Be tempted by 100 tasty toasted treats.
Keep it simple with a low cost, low effort, and a comforting snack. Toast has long been a go-to item that dons menus from seedy diners to even the fanciest bistro.
In On Toast, lush photographs accompany 100 ideas for toast. From the simplest snack to the most complex and satisfying meal. On Toast even includes straight forward instructions for how best to toast your bread. Use in a sandwich, as a vehicle for condiments, as a side to dip into other meals, breakfast, lunch or dinner... the possibilities are endless! Let Kristan Raines tempt you with tasty toasted treats.
|Product dimensions:||8.20(w) x 8.10(h) x 1.00(d)|
About the Author
Kristan Raines is the author and photographer behind the-broken-bread blog, nominated for Saveur's best baking blog of 2014.
Most Helpful Customer Reviews
There are several remarkable things about Kristan Raines’s new book On Toast. The first is the Foreword. From references to social theorist Theodor Adorno’s “Culture Industry,” to a discussion of the psychological effects of near-death experiences, and on to the unique assertion that toast desires to tell us facts about the relationship of near-death experiences to divorce, it is quite a ride. My suspicion is that the Foreword was penned at a time of unique tensions in the life of its author. I highly recommend spending some time with it. It is a delightful acrobatics whose last paragraph begins: “Drowning was the best thing that ever happened to me. I highly recommend it”(9). And this, according to its author, is because toast, like drowning, makes you want to help people, or, at the very least, wishes for you to experience something that then makes you want to help people. Extraordinary. Next, the introduction by the author is more cohesive if less entertaining. In a series of moves that logically proceed from the author’s motivations for writing the book to her hopes for the reception of the final composition, it is a lucid and thoughtful gateway into the necessarily humdrum world of “recipe language” that cookbooks often necessitate. She says that she wants to inspire us, and she just might. After all, she has just published a book about something as simple as things one can put on a slice of toasted bread, so surely there's something out there for all of us. Finally, what is most remarkable about this book is a startling balance that obtains a particular level of fecundity. Because it is probably true that a lot of the recipes contained in this book are by no means re-inventing the wheel (“Caramelized Onions and Swiss Cheese”, “Strawberry Cream Cheese Toast”, and “Raspberries and Chocolate”, for example); and it is probably also true that other recipes like “Grilled Zucchini and Halloumi”, “Whipped Cannellini Spread and Fresh Spinach”, and “Honey Roasted Parsnips” get the creative food juices flowing even if they don’t quite reach any stratospheric levels of newness; it seems that one way to understand this book is the nearly platitudinous nod to common sense mentioned earlier that "anything can be put on toast." HOWEVER, and it's a big however, it is also absolutely true to say that most people don’t think about it that way, and this is where it starts to get interesting, because there is a shocking way in which this book is taking a tiny hammer to our preconceived notions at large: if we have never thought about the way toast interacts with the world or the way toast encounters things, then what other things, what other encounters have we not considered? In short, it CAN be used to instigate an investigation into the nature of the self just as the Foreword suggests. Astounding. What is the balance between totally unsurprising and shocking? Let’s call it that fecundity I mentioned earlier. Perhaps this is why it’s organized by season: let each call forth their own fruit. It can make ideas grow. It can inspire creativity. It can push you outside of your food comfort zones. It can sit decoratively on a coffee table. How it will interact with you, I cannot say. I can say, however, that I derived some thoughtful pleasure from my own encounter with it, and hopefully you will, too. I received a copy of this book from Quarto Publishing for my honest review. All thoughts and opinions are my own.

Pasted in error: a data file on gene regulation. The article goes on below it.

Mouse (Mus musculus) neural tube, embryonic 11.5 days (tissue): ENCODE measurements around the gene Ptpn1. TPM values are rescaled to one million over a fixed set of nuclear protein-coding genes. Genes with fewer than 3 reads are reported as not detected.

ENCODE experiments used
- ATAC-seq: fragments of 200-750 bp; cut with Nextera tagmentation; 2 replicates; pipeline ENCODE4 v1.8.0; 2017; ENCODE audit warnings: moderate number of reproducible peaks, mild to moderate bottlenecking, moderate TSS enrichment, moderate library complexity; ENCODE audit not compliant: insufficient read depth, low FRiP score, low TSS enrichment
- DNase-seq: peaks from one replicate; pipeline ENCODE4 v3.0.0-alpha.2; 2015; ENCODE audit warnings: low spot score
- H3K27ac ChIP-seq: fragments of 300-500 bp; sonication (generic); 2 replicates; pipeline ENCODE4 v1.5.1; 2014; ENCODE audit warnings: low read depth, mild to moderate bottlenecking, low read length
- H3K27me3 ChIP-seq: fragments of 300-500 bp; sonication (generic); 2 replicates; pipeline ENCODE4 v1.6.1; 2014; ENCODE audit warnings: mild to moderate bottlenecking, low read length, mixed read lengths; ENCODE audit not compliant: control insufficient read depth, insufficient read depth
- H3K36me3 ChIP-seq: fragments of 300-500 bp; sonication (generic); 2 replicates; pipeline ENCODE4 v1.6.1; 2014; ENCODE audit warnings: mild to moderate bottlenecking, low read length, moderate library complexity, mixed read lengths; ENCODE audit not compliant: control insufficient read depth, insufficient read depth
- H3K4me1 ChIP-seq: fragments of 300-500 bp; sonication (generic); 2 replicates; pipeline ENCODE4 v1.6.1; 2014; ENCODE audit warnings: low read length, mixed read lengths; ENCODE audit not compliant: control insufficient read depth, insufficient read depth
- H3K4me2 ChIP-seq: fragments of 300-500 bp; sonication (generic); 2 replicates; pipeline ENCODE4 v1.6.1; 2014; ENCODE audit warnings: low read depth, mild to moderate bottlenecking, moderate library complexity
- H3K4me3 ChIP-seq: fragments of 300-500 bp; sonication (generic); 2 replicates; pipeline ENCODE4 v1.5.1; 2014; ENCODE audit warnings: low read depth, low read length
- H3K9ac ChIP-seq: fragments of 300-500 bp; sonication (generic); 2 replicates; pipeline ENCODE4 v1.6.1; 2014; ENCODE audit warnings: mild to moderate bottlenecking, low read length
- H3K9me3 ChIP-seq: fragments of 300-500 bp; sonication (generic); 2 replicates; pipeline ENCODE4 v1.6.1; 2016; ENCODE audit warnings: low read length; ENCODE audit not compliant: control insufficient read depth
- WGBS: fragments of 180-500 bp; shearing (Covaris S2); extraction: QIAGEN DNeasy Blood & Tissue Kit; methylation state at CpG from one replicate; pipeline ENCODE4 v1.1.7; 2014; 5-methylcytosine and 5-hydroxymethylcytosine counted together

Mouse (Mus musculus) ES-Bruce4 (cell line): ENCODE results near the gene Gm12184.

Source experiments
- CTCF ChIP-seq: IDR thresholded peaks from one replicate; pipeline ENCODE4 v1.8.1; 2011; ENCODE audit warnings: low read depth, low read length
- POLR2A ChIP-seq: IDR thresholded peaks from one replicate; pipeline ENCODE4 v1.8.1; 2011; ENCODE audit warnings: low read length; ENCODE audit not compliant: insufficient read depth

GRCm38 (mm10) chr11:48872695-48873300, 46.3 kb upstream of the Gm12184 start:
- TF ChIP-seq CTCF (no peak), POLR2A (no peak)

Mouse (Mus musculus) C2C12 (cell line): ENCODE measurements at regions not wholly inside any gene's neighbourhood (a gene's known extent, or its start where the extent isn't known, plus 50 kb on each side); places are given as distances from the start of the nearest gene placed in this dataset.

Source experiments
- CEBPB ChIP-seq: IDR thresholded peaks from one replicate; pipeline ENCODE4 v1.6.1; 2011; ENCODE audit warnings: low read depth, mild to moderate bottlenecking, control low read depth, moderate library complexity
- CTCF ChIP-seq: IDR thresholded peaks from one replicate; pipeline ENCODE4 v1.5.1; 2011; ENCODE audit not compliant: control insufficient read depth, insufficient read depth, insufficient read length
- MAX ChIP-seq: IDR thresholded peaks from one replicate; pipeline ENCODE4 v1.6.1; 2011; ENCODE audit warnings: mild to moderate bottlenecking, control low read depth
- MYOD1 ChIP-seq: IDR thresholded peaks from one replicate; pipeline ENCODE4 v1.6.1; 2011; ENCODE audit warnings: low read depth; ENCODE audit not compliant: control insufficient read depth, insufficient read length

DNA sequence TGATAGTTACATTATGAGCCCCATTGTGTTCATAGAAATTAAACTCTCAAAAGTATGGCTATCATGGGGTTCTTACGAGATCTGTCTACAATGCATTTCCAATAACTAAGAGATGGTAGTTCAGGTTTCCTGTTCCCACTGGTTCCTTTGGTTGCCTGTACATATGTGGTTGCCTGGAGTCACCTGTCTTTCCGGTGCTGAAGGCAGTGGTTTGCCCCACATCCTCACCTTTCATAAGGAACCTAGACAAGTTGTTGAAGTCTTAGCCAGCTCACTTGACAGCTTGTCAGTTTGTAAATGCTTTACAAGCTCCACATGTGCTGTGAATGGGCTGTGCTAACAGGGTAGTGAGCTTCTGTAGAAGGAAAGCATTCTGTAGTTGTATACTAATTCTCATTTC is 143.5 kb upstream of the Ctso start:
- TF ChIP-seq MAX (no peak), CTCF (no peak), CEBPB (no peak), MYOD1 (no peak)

I am a bread addict. I love bread in about any shape or form, so what better than a cookbook devoted to great new ways to top good bread?! “On Toast” is brimming with delectable ideas for tartines, crostini and open-faced sandwiches. The book opens with an introduction, Types of Bread, Pantry and Toasting Techniques before moving into the recipes which are divided into season beginning with Winter. Now I had never heard of cookie butter until I read this cookbook. It includes a recipe for Apples and Cookie Butter. It sounds delightful, but I definitely don’t need new ways to add calories to my diet! Fresh Ricotta and Olive Oil is so good. The recipe calls for spelt sourdough bread, but don’t let that limit you! Spicy Chorizo and Scrambled Egg on sourdough or wheat bread makes a nice change for breakfast. Roasted Butternut Squash and Goat Cheese—oh my!! That is a lovely morsel just bursting with flavor! It’s not all savory, though. There are many treats for the sweet tooth, such as Strawberry and Chocolate Hazelnut Spread (utter bliss!) or Whipped Lemon Curd and Summer Berries or Raspberries and Chocolate. This is a beautiful cookbook filled with delightful recipes and gorgeous photos. Brighten up your day with something “On Toast”! I received a copy of this book from Quarry Books for my honest review. All thoughts and opinions are my own.